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Figures Confirm Government is on Track for Million-Home Target

Recent government figures show that 190,000 new homes were built in England during the last financial year, 163,940 of which were new build.

This represents an increase of 11% in the number of new homes created when compared with the previous financial year of 2014 - 2015.

The Home Builders Federation greeted the stats with approval, saying that the government's goal to deliver one million new homes is ‘on track’ and that its policies in this area are encouraging supply.

HBF representatives stated that to achieve the million-home goal, an average 200,000 homes a year must be built. The new figures, which cover activity during the first parliamentary year under the Conservatives, show that the increased housing delivery has been sustained and all indicators point to additional increases in the future.

The figures demonstrate that between April 2015 and 2016, overall housing supply actually reached 200,070, an increase of 10% on the year before, but once demolitions were taken into account, the net additions actually increased by 11%. There was also an increase of 52% in available housing over the past three years.

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HBF executive chairman Stewart Baseley said that the stats provide the best confirmation to date that house-builders have increased output. The government’s ambition to build one million homes during this parliament now looks to be attainable.

Mr Baseley said that Help to Buy and other positive measures brought in by the government have inspired large increases in output. If the government continues to foster an environment in which the housing industry can operate and expand, house-builders will continue to increase their output.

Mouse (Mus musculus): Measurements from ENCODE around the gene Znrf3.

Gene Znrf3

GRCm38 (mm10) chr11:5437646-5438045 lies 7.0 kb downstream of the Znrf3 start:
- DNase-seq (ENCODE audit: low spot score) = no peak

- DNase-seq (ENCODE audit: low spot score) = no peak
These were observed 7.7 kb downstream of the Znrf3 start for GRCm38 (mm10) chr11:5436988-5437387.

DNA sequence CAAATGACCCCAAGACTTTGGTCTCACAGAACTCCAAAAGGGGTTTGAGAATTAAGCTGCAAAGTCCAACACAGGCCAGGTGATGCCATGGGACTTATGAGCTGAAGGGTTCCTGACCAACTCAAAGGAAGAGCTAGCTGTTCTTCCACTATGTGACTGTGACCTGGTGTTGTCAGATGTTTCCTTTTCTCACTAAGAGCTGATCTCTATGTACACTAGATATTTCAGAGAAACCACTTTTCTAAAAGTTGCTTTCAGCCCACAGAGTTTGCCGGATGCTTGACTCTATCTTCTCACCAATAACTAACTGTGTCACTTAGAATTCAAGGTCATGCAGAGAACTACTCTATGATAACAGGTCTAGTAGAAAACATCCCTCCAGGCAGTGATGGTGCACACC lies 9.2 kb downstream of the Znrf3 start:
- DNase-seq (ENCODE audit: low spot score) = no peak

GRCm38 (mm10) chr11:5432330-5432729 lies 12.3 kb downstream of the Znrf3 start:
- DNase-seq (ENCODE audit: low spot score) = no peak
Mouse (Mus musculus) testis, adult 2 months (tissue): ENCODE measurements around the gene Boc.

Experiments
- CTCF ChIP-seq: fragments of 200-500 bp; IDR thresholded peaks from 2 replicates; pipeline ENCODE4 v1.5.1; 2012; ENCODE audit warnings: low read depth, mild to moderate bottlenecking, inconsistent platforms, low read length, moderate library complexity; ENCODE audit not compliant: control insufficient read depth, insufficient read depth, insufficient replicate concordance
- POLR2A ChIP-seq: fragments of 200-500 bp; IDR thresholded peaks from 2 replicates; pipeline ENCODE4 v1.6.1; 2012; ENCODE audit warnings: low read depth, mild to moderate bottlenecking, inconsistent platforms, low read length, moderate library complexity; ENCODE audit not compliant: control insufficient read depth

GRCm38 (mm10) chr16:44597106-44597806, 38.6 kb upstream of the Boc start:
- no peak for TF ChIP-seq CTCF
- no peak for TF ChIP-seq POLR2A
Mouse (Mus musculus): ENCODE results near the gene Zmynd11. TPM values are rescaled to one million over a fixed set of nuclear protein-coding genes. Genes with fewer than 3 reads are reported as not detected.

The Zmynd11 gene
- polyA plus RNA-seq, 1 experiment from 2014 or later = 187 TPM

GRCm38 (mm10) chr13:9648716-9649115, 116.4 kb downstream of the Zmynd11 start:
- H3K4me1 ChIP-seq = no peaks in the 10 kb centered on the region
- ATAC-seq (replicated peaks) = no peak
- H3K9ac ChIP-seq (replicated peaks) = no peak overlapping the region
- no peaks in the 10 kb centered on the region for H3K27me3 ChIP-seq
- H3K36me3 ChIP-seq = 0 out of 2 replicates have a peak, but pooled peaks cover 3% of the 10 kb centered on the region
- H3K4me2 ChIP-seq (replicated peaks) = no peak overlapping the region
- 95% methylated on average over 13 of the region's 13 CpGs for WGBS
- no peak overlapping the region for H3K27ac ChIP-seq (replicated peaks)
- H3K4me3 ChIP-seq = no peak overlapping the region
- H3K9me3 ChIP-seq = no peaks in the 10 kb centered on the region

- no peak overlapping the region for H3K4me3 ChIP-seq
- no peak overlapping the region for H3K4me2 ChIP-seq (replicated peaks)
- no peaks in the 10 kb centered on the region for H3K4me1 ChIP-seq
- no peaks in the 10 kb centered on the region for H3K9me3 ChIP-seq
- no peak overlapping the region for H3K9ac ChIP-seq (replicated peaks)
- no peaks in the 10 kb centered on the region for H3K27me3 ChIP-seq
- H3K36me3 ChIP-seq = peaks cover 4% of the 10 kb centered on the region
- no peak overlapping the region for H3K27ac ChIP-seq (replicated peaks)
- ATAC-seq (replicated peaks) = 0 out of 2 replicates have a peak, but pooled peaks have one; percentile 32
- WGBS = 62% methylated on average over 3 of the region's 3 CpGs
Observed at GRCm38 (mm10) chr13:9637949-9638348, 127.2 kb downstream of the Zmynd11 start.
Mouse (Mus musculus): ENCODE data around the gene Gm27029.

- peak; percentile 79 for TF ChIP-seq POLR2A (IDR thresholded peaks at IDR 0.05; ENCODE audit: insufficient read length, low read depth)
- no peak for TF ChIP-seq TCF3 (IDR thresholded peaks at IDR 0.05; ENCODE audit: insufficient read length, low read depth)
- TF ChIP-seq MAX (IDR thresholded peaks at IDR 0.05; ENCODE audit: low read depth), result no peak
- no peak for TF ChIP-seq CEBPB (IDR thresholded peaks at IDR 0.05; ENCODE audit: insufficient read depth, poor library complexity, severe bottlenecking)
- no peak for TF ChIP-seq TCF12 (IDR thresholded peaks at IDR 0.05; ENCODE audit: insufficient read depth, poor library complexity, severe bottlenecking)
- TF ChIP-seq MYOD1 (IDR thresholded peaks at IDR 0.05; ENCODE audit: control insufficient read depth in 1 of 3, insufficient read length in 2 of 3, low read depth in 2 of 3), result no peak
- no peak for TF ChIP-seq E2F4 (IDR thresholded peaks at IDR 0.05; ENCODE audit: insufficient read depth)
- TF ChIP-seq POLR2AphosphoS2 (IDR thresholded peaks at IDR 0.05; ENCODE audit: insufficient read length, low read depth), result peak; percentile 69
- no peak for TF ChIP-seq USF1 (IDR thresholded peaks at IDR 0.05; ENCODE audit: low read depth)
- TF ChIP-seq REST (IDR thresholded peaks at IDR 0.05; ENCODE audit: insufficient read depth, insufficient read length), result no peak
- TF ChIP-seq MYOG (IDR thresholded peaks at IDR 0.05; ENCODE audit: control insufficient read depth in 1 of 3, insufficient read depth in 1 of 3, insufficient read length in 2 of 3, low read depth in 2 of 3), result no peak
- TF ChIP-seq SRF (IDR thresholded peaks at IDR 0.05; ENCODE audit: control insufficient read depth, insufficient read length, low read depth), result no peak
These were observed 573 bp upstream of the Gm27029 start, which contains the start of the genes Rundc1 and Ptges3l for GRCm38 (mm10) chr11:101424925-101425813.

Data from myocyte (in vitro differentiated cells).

He said that moving forward, the house-building industry will play a pivotal role in driving Britain’s post-Brexit economy.

FMB chief executive Brian Berry said that the figures indicated that positive progress was being made toward solving the housing crisis. However, he also warned that the output still fell below the number needed annually to build one million new homes by 2020.

Mr Berry also said that the stats showed a reliance on converting existing buildings to residential use, a practice that can’t continue indefinitely. While government initiatives to increase house building are helping, more ‘radical solutions’ would likely be needed to meet the target.

Adding that the SME house building sector needed to be ‘turbo-charged’ by the government, Mr Berry said that smaller firms which once drove the housing industry, have now become incidental in the market, and that the industry’s capacity has been hampered as a result.

He acknowledged that in attempting to make financing accessible for smaller firms, the government was recognising the importance of supporting SMEs, but still more needed to be done. There was a particular need for more focus on facilitating planning permission for smaller sites, which were a core part of the SME business.

Mr Berry said that the FMB was hopeful that the government would take the needs of SME builders into account in its upcoming Housing White Paper and support measures that encourage more small scale development in its house building strategy.

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